The Day A Young Boy Became The Man Of The House

June 25, 2015

Today we would like to introduce Pennsylvania resident Joe Fiduccia, owner of AmericasFootprints.com, and also a loving husband and father.  Joe agreed to share a story from his Footprint about a moment from his past that very few people know about.  It goes back to a time when he was just a young boy, and a time that changed his life – forever.

On the surface, it may seem like your friends, your colleagues, and your neighbors are living the ‘happy life’. But the statistics prove otherwise. Broken families are all around us, and there are plenty of young children out there who are suffering as a result.

So Joe decided to share this one story about his broken childhood family because he believes it may help others who are going through a similar situation.  He hopes that by sharing his story, others can realize they are not alone, and perhaps can find a strength they never knew.

Here is Joe’s story:

When I was 11 years old, my parents were having a difficult time. There was a lot of arguing, fighting, name calling, and even a handful of police visits at our once peaceful home. It was clear that their marriage was in jeopardy and that divorce was a strong possibility. Yet I still kept hope alive that they would find a way to reconcile and make things work…allowing us to get back to being the family we once were.

But that day never came.

I will never forget the night that changed my life forever. It was about 6:40 PM and my mom just got home from running some errands. She immediately asked my younger brother and I to come into the living room and sit down for a talk. This wasn’t necessarily a new thing for us, as she would regularly talk to us about what was going on, and try to reassure us that they were working on their problems.

So we both came downstairs and sat next to her on the couch. The room was fairly dark with only a corner lamp turned on. Before she could even get a single word out, she broke down. With her head in her hands, crying like a baby girl, she mustered up the strength to say: “I never wanted this to happen. Your father and I are getting a divorce.”

This wasn’t the first time a divorce between the two of them was announced. About 4 months prior we had a similar conversation…and then things got better for a while. But that night, it was clear. My parents were getting a divorce, and the family I once knew would never be the same again.

My brother got very emotional, and tried talking to her…asking at one point if there was any possibility of working things out, to which she stated ‘no’. I on the other hand remained silent. I did not react. I did not cry. All I did was try to comfort my mom and tell her that we would help take care of her.

See at the time and in the years leading up to this night, my father made her life a living hell – mentally, physically, and financially. And now she had the responsibility of raising three boys in a home with no job, no money, and no support whatsoever.

There was no way she could do it all on her own.

It was at that very moment that something in me changed, and I remember it vividly. When the conversation was over, I told myself in private “it’s up to me now. I have to find a way to take care of her and become the man of the house.”

That very evening before bed, I began writing down all of the helpful things that I could think of. Tasks like mowing the lawn, maintaining the pool, washing her car, and helping her around the house with chores like vacuuming, cleaning, and cooking. And as the days progressed, I wasted no time implementing whatever I could…even though I had never done ANY of it before.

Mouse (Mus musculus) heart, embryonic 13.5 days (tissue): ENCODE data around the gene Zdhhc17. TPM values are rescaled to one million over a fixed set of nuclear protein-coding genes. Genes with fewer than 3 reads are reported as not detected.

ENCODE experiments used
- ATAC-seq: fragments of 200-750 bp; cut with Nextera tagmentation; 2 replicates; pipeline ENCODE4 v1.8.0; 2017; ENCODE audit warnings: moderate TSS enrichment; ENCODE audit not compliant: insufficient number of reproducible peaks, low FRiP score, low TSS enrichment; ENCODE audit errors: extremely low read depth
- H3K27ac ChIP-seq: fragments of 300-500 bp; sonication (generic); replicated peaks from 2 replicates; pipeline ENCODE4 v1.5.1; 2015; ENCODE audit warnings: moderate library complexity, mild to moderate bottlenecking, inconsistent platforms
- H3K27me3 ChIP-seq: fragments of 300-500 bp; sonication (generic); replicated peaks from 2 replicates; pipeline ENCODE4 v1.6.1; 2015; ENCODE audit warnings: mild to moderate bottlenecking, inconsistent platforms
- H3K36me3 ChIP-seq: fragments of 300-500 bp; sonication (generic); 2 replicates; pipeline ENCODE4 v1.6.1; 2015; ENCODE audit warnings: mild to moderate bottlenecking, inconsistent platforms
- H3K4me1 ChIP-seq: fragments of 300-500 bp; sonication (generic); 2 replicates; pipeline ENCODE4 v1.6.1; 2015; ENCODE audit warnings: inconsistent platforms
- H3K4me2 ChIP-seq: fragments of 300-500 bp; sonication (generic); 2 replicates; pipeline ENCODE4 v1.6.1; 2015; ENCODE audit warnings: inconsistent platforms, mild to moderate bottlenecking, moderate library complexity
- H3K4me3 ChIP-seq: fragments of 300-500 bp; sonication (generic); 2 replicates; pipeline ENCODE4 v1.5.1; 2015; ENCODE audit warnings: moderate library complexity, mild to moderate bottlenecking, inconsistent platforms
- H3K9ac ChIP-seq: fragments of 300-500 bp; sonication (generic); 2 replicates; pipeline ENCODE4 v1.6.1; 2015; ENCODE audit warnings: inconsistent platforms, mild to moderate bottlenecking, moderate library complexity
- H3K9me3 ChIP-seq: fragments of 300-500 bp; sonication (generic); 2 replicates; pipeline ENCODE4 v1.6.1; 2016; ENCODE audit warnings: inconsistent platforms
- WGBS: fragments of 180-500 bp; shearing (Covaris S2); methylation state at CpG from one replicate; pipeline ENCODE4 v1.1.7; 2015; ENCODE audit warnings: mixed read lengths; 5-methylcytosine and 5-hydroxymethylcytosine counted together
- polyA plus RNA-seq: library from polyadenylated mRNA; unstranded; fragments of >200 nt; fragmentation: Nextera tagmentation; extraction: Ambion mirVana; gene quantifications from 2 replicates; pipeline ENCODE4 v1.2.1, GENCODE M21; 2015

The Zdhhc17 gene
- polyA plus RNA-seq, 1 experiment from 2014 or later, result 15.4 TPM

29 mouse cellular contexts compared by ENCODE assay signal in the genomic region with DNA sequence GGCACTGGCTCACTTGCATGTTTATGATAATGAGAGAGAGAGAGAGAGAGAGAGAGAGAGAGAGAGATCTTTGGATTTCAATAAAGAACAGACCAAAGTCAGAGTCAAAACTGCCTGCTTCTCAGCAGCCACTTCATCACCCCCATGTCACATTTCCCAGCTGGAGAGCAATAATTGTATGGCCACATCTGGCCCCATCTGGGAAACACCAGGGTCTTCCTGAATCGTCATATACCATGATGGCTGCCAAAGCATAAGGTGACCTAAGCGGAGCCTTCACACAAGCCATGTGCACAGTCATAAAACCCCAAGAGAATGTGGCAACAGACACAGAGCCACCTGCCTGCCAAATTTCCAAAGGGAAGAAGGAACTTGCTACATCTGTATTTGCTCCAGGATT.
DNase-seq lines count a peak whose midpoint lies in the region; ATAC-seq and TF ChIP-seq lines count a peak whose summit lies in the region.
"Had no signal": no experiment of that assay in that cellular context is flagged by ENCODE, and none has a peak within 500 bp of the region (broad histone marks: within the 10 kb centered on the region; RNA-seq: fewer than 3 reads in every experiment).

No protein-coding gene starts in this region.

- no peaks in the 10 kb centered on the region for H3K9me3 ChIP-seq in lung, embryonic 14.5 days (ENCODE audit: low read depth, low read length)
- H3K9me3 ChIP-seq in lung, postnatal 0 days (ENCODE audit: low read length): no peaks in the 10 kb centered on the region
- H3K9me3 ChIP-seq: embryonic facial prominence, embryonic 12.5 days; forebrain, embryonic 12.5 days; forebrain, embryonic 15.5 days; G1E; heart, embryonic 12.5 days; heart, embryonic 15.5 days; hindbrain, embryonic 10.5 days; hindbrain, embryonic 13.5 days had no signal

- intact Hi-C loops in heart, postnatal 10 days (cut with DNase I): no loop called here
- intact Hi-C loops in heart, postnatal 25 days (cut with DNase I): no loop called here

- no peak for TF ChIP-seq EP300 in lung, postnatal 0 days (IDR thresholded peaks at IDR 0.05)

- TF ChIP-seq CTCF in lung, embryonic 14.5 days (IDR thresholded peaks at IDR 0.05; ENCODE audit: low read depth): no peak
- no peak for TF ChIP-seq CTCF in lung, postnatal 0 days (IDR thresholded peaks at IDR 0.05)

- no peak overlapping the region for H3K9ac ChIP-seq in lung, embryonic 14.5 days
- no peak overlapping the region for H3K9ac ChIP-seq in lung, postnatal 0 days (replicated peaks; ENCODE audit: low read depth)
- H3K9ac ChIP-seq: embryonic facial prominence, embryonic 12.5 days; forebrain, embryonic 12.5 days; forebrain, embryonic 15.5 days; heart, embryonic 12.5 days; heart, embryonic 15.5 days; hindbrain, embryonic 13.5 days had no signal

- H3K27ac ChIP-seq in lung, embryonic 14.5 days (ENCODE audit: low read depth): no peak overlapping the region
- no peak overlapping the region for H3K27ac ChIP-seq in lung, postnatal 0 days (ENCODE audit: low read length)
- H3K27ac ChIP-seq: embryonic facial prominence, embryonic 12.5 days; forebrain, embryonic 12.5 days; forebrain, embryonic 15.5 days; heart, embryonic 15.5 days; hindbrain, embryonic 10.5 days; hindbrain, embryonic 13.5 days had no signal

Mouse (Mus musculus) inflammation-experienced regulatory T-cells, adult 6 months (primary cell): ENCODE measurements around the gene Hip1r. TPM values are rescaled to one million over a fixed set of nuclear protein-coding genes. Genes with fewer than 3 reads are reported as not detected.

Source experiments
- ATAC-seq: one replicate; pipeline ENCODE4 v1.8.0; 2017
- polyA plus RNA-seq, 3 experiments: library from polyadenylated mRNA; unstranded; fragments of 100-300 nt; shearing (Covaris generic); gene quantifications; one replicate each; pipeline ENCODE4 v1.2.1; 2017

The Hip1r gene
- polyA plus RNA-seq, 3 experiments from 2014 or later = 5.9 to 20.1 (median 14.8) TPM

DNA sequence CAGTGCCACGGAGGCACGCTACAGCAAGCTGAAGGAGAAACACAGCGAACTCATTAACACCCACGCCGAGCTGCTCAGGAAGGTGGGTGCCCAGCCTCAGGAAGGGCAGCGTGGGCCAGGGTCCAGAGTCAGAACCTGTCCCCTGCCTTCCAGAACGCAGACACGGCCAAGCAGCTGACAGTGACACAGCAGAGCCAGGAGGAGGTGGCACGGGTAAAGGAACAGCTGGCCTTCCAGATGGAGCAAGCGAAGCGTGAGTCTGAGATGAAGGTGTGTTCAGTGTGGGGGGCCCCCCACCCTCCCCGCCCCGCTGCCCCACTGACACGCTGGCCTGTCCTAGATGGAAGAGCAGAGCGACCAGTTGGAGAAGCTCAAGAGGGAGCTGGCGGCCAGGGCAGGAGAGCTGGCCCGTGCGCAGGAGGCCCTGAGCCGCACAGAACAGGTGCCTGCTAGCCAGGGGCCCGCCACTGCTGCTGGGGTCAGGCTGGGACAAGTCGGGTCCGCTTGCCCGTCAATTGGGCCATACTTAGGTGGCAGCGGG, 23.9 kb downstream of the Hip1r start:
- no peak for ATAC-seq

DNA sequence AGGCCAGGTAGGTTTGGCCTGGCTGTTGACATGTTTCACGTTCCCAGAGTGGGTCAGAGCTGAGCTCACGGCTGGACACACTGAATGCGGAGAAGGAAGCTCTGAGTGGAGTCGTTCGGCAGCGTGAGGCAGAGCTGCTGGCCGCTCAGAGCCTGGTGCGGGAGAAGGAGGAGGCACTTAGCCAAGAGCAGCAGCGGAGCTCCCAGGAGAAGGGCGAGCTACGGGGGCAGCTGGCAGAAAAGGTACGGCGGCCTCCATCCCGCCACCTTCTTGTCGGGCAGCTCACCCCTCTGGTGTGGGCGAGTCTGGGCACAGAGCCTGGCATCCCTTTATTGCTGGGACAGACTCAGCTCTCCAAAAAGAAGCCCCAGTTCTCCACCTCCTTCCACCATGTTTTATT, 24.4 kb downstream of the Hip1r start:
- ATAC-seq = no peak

Odd as it may sound, and unlike many kids that age, I did not feel obligated to do anything. My mom had made it quite clear that these tasks were not my responsibility. But I wanted them to be. I wanted to mow the lawn. I wanted to fold the laundry. I wanted to make my bed each morning. I wanted to learn how to repair problems with the house or the car.

Bottom line: I wanted be the man she needed.

So what started off as a to-do list quickly became something bigger. It became a calling for me. It became my way of pushing myself to do more. I learned how to do so much on my own, and through my teens I continued discovering capabilities and strengths I’d never known. I found a way to get through school and college, and looking back, I think I also learned how to deal with the stress that resulted from our broken family.

ALL without the help of my father.

Now 25 years later, I am grateful for that experience. As a dad, I am able to teach my son so much more because of what I now know. I am able to share my journey with him, and show him that even in the most difficult of times he will turn out ok in the end.

I can help him understand the power of the universe and the journey it takes us on. And I can be his role model of support, showing him through action and experience that he can do anything he sets his mind to.

In closing: if you find yourself in a situation that immediately changes your life, do the best you can to embrace it. Yes it might be scary. And sure, you may have no idea why it’s happening. But don’t be afraid of it. Think of it like taking your first steps up a new mountain. You won’t know what’s on the other side until you start walking.

AmericasFootprints.com would like to give a special “thank you” to Joe for taking the time to share this story with us today. If you would like to submit a personal story from your past that you believe our blog readers can relate to (and possibly find inspiration through), please contact us for more information. If desired, you can choose to stay anonymous.